Over Eight million Kenyans belong to Savings and Credits Cooperative Organizations (SACCOs). This is according to the last World Council of Credit Unions’ annual Statistical Report released in 2020. The report further showed that the 8,033 SACCOs have assets valued at slightly over 10 Billion USD (Ksh 1 Trillion). Kenya remains an active player in the global Savings and Credits Cooperatives movement. It leads in Africa and is seventh globally in terms of asset size of the SACCOs. In Kenya, the acronym SACCO has erroneously referred to other players in the cooperative movement. Kenyans need to appreciate that SACCOs focus on providing financial services while other cooperatives focus on housing, investment, transport, marketing etc. In most parts of the world, Credit Unions is the common term used for SACCOs. Interestingly, they were seen as the people’s banks during their inception across Europe in the 19th Century.
The role that SACCOs play in Kenya’s economy is undisputed. Over the years, they have stimulated both the local and national economy. The sector contributes a significant percentage to the Gross Domestic Product (GDP). Besides, it holds the majority of the savings by Kenyans. In particular, the sector continues to provide its members with access to affordable credit and a return on their shares and savings among other financial services. Kenya has experienced robust growth within the sector. In the last year, SACCOs seems to have a model that has shielded them from the adverse effects of the COVID-19 pandemic.
Deposit-Taking SACCOs and the Non-Deposit-Taking SACCOs are the two main categories of SACCOs. These are widespread across the country. The Deposit-Taking SACCOs allow for deposit and withdrawal of cash and offer services similar to mainstream banks. The 174 Deposit-Taking SACCOs control over half of the one trillion assets in the sector. Since 2010, the SACCO Societies Regulatory Authority (SASRA) has supervised and regulated the Deposit-Taking SACCOs. Established following the enactment into law of the SACCO Societies’ Act 2008 SASRA under the guidance of the SACCO Societies (Deposit-taking Sacco Business) Regulations, 2010 has given bearing to the sector.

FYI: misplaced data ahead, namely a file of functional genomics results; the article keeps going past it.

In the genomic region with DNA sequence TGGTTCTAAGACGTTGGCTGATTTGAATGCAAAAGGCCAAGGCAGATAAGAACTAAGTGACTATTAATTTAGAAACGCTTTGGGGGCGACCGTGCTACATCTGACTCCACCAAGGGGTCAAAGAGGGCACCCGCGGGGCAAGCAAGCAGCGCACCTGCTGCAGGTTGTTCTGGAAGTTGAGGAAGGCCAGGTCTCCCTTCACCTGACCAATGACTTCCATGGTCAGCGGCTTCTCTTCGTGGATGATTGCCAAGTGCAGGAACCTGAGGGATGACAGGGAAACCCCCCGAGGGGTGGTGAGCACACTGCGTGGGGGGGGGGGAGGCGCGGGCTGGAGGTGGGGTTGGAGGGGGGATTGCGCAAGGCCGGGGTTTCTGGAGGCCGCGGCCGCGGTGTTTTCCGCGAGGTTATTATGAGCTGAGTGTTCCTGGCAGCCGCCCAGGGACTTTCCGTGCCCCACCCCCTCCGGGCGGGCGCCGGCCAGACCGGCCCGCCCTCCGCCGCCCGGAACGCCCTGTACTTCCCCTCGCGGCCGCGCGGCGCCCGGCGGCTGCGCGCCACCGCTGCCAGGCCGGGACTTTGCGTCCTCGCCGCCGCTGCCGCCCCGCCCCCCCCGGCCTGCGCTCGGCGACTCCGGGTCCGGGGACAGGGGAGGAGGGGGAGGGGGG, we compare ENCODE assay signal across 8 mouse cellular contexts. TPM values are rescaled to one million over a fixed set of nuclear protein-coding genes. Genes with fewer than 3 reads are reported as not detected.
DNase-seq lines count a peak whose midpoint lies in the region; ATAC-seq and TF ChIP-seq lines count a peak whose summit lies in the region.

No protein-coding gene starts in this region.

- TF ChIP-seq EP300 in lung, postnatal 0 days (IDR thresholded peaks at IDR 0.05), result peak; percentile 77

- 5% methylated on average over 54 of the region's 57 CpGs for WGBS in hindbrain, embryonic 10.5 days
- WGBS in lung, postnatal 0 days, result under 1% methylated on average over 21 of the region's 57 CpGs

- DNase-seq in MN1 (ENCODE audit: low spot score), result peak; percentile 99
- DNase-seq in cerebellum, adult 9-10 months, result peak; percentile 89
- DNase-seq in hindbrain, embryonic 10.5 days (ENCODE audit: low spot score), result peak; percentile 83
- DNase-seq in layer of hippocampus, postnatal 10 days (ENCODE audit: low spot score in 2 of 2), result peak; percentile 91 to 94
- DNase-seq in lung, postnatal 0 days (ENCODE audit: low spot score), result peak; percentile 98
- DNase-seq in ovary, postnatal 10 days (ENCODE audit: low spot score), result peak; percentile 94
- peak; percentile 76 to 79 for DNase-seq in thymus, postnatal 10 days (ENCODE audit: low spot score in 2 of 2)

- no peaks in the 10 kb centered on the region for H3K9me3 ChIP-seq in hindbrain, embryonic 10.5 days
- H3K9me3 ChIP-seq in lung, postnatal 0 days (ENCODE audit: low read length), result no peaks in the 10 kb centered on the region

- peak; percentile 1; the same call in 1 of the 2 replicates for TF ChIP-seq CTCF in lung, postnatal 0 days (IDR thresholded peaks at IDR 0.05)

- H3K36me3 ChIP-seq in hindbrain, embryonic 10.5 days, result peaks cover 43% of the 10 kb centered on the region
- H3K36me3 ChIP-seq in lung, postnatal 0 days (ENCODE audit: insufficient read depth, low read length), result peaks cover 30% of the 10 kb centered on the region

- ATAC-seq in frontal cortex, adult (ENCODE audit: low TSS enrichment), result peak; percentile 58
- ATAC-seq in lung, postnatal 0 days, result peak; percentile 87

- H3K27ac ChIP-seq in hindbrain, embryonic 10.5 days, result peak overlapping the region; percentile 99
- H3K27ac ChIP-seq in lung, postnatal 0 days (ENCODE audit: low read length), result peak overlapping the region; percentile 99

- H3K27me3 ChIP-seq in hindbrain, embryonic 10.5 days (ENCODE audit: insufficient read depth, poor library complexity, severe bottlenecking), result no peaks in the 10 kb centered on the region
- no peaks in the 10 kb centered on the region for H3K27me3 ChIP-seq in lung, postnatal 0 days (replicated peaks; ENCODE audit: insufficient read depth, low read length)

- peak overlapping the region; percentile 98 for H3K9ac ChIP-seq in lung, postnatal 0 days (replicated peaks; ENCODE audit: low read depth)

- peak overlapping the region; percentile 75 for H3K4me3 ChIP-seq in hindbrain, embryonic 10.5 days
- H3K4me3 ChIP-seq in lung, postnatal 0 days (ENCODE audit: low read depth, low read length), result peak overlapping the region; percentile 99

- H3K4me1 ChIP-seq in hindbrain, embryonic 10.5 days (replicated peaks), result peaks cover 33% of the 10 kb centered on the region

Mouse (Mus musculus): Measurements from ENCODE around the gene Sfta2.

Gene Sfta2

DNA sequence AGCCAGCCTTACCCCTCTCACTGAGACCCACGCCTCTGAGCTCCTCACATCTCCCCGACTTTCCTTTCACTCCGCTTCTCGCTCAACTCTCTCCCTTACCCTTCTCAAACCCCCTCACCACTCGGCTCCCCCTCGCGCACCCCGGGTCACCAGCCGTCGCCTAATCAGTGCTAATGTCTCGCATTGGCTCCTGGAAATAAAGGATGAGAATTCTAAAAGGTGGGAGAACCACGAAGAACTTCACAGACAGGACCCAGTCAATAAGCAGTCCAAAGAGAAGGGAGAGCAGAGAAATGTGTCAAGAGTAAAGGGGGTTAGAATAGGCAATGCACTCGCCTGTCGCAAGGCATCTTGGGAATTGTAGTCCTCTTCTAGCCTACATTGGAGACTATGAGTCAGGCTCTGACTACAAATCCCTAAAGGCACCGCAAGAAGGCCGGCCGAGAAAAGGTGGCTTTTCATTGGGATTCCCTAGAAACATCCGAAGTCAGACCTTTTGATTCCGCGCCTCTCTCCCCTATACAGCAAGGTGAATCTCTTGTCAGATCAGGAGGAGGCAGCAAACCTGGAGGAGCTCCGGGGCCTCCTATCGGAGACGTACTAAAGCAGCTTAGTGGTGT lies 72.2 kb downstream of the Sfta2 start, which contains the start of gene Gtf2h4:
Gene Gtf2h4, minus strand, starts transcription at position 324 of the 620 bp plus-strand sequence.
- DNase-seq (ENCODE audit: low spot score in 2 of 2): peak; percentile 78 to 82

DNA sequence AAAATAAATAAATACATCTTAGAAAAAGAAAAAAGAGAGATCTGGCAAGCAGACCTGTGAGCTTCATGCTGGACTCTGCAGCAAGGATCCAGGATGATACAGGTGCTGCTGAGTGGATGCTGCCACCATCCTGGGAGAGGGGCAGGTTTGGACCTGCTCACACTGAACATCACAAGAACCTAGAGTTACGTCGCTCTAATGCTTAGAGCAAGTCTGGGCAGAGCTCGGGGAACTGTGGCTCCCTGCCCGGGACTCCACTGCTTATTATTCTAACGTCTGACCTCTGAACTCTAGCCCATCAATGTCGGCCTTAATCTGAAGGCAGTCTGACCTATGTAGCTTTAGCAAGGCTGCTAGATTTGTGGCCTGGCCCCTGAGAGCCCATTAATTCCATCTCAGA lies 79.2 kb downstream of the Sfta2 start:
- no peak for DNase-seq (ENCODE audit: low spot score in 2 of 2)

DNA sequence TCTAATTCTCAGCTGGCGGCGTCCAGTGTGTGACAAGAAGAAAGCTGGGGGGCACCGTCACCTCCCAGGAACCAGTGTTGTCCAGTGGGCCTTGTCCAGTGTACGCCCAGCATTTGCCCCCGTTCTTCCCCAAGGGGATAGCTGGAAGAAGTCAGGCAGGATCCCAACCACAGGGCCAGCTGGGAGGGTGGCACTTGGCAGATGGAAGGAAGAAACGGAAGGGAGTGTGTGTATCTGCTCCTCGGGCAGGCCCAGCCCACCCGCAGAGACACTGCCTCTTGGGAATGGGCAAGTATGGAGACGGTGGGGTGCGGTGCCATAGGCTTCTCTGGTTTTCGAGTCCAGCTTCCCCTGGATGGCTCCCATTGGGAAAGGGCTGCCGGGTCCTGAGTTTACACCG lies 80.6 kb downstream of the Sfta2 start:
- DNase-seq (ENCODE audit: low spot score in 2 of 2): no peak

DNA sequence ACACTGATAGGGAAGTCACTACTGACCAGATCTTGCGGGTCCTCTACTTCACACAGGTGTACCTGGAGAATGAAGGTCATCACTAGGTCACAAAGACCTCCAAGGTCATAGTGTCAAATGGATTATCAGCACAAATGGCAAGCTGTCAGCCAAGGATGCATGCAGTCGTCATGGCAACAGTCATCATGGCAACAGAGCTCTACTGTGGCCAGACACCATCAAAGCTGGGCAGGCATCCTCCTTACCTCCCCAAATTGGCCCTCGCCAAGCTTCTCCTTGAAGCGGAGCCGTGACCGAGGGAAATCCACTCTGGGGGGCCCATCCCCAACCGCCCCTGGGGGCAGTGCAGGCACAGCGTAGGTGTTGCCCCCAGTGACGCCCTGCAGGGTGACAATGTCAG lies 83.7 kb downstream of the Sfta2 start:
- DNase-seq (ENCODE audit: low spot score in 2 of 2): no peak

The streamlining of SACCOs in Kenya through a legislative framework is commendable. This year, a new regulatory framework has taken effect. The Sacco Societies (Non-Deposit Taking Business) Regulations, 2020 took effect on 1st January 2021. A key highlight of the new regulation is that SASRA will now commence the supervision and regulation of some Non-Deposit-Taking SACCOs. The Non-Deposit-Taking SACCOs that will now be under SASRA are all those with member deposits equal to or over Ksh 100 Million; those that mobilize membership and share capital through digital platforms and, those that mobilize members from outside Kenya. These SACCOs have until 30th June 2021 to comply with the new regulations.
SACCOs need to stay on course to spur the attainment of economic and social goals of their members. Their stability is also critical to the economy. It is expected that the new regulations will further strengthen the sector. Beyond the regulations, SACCOs need to build their sustainability from the inside out. I believe that SACCOs can continue to thrive. This is however only possible if they work tirelessly to build strong corporate governance structures. Further, SACCOs need to embrace technology, build a healthy and high-performance culture, and obsess about the needs of their members.
Dr Lucy Kiruthu is a Management Consultant and Trainer. Connect via Twitter @KiruthuLucy